Jason' So we started thinking well is there more to the way he is behaving than it is just Josh sort of thing? We thought for …
A few children repeated words or phrases they heard; a form of speech called echolalia. Some parents we spoke to said their children copied voices from DVDs or the TV and spoke like ‘Darth Vader’ or Nigel Havers, using the same intonation, accent and rhythm.
Amanda, a part time yoga instructor, and her husband have two children; Louis aged 5 and Georgia, aged 3. Ethnic background/nationality: White British.
Well we myself and my husband [name] we were older parents. I was I think 33 and he was 40 when we had our son Louis in 2001 and then we had Georgia 20 months later in 2003. Louis [to begin with seemed a very bright, I mean he still is, a very bright little boy. He spoke very early, you know he ticked all the boxes at the assessments but then when he got to sort of two, two and a half, the speech sort of stopped. It is funny really because he has got a lot of echolalia and he could recite great long reams from his Disney films, you know. I think his first sentence was ‘to infinity and beyond’ [laughs]. But he couldn’t ask me for a drink, you know, and he would just kick off and get upset and frustrated because he couldn’t make you understand.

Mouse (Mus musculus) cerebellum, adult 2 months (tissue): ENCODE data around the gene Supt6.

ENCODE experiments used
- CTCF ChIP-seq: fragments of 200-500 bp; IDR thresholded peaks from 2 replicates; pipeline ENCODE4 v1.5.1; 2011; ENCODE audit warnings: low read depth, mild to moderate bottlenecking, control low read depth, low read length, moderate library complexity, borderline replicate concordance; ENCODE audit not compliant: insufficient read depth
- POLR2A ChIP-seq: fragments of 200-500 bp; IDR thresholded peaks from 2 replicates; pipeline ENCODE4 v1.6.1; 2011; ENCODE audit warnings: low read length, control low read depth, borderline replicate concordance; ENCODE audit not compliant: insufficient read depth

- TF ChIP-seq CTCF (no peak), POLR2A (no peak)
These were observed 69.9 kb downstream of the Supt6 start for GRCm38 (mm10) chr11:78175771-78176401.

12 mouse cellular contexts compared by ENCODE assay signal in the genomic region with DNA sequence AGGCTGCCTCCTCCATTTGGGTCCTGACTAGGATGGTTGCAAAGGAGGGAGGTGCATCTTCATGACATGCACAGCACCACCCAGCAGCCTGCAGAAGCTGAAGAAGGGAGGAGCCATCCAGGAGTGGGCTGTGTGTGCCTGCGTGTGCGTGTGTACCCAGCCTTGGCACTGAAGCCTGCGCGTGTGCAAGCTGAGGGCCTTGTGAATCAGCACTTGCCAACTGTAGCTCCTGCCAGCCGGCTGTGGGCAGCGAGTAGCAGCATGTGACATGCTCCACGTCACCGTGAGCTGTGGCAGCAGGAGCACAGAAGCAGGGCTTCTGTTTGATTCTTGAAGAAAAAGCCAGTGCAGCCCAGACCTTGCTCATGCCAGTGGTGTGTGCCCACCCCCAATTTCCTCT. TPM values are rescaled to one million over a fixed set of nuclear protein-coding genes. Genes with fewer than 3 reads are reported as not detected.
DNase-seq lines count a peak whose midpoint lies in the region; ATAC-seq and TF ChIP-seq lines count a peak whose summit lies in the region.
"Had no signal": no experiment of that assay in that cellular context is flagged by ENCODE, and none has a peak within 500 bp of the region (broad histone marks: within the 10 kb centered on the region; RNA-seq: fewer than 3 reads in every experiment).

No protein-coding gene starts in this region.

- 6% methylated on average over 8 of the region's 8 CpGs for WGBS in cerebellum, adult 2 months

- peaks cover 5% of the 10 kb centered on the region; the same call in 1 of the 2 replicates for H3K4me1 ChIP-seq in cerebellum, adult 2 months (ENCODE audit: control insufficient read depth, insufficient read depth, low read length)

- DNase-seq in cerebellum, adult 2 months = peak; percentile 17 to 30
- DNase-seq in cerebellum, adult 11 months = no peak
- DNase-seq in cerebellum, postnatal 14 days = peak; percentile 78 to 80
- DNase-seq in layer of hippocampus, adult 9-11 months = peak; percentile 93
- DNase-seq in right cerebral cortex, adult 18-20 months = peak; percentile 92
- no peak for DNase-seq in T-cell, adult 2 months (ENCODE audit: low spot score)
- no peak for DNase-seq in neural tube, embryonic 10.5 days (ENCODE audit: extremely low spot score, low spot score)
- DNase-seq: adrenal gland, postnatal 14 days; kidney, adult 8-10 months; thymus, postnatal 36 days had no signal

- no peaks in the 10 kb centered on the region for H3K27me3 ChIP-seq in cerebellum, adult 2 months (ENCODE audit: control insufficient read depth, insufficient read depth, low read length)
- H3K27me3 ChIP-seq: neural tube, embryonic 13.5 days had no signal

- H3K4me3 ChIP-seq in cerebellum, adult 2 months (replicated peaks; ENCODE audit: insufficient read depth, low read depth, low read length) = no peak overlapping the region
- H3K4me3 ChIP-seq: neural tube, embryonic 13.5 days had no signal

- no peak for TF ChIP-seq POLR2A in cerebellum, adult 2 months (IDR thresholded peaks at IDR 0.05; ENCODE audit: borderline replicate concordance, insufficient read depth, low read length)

I didn’t realise, I had never even heard of autism. The only thing I had heard was that there was some controversy with the MMR injections which I had not had [laughs] because of that. I had not had, I had, I paid separately and we were referred to a doctor, who you know, said it wasn’t, it was a communication disorder and the triad of impairments he was showing. We then went through CDC which is the assessment process, you know, and he was diagnosed and we were, we were upset, you know, we were, you know, you feel like all your dreams for your child are over and you know what is going to happen to them. But you know we got him into a special school which is a brilliant school that we have locally.
In addition to speech, parents identified other signs to do with communicating with people. For example, some children did not point to things or respond to sounds like clapping, leading some to suspect a hearing problem. While such problems are rare in children on the autism spectrum, it is important to test hearing. A few children did not smile, while others did not want to be cuddled or make eye contact with people, which parents found unusual. Some parents described their children fighting against cuddles. A few parents described how their children had blank expressions and did not respond in a typical way and some children were described as being in their own world (see ‘Communication; understandings’).